brian hefele

brian hefele

Posted on 05/31/2013


Photo taken on January  1, 2013


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exploratory.

exploratory.
national gallery sculpture garden, washington, dc
spring 2013
contax t
kentmere 100 @ 25
1.2cc rodinal / 240cc tank; 1 hr stand 20c

Missi has particularly liked this photo


7 comments - The latest ones
Sixfootzero
Sixfootzero
Nice negative/positive space thing happening here.

Have a roll of Kentmere 100 loaded in the SRT, with the dial set to ISO25 but have yet to take a picture with it. Soon. Soon...
4 years ago.
brian hefele has replied to Sixfootzero
Thanks! I just loaded up another roll in the T, it's becoming my go-to after-work combo now that it's still light outside when I leave the office. I really can't fathom how there are so few low-speed film emulsions these days... Even 25 feels like a stretch sometimes! :)
4 years ago.
Ned
Ned
I like this one too!
4 years ago.
brian hefele has replied to Ned
Thank you!
4 years ago.
Sixfootzero
Sixfootzero
I looked up the T on ebay, and it seems like a handy little camera with what looks like a fancy lens. I wonder why the slower films have fallen out of favor? Cameras with faster shutter speeds? ND filters? Folks realizing they can stop down their lenses in strong light? ;-) I don't know how far you can pull film...? The manufacturer's literature doesn't seem to condone more than one stop, but I imagine they are being conservative. If you try to pull too far, what is the result?
4 years ago.
brian hefele has replied to Sixfootzero
The T is great. It's a little bit excessive at times (Kyocera's first creation after acquiring the Contax name… they let their Advanced Ceramics division have a little fun and design the synthetic ruby shutter release button… yeah, a little bit excessive at times…) and it's a pain to load reliably, and if it fails you're probably not going to get it fixed. But it's such a pleasant shooter, and the lens speaks for itself.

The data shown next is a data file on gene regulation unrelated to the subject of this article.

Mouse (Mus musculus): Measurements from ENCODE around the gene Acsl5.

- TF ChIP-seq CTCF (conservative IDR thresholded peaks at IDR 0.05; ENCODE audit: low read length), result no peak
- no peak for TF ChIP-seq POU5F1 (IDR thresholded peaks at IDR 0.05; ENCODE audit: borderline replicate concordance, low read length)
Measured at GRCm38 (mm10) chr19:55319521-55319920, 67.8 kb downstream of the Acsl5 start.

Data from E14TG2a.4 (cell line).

I guess faster film is more versatile, but if you're not hauling around a bunch of ND, and if you've super-glued all your aperture rings wide open (kidding!)… I don't know, to me it really isn't that versatile. Faster shutter speeds probably have a lot to do with the rise of fast film. Modern grain structures like TMAX and Delta simply allowing fast film with low grain certainly contributed (gotta make that R&D pay off!), and at some point I wouldn't be surprised if it was just a marketing game (Fuji's only got 1600? Well we've got 3200!). I tend to use 400 in the woods, especially when I know I'll be using filters or extension rings. 3200 for evenings occasionally, or to exploit the grain. But for daylight, cloud-cover, early evening, etc… In cameras that max out at 1/500 (or even 1/1000) and without filters cutting out the light… Heck even at EI 25 I'm not constantly wide open with the Contax. It's a shame. PanF+ is the slowest, easy to find film, I suppose, with a few offerings still around from Rollei. Losing Efke 25 was unfortunate.

As to how far can one pull… I think you risk grain getting kind of funky, exaggerated contrast… Part of the reason I did my first K100@25 in a Rodinal stand development was to hopefully tame the contrast a bit. Not sure if it worked but I'm pleased with the results and haven't tried anything else yet. Once Efke bit the dust I decided I had to figure out what I could pull to 25 and be happy with the results. Kentmere was cheap to experiment with, and so far has worked well as my commuter film.
4 years ago.
Sixfootzero
Sixfootzero
I noticed that the T, T2 & T3 are expensive, but missed the shutter release button thing... :-)
I thing you are on to something with the marketing thing. Everybody wants faster, faster, faster... I had the Minolta out on the beach with 400 film recently. (Smart? No, but there I was...) With several lenses that can only stop down to f/16 and a max shutter speed of 1/1000 I had to pull one stop to get good exposures. (I goofed the developing, of course, so the roll looked way under exposed...) The Autocord (Max 1/500) and Kodak Junior (Max 1/100) beg for slower emulsions. I will try to get my pull process technique down, then take the technique beyond its limit. It could be a fun exercise. 12? 6? Who knows? (I think the film speed dial on the Mamiya and/or Minolta goes down to 6, so it doesn't seem totally nuts.)

Maybe I am too new to 'real' cameras, but I like bokeh. I don't want these lenses to have to squint so hard. Even in summertime.... We'll see how this goes. :-)
4 years ago.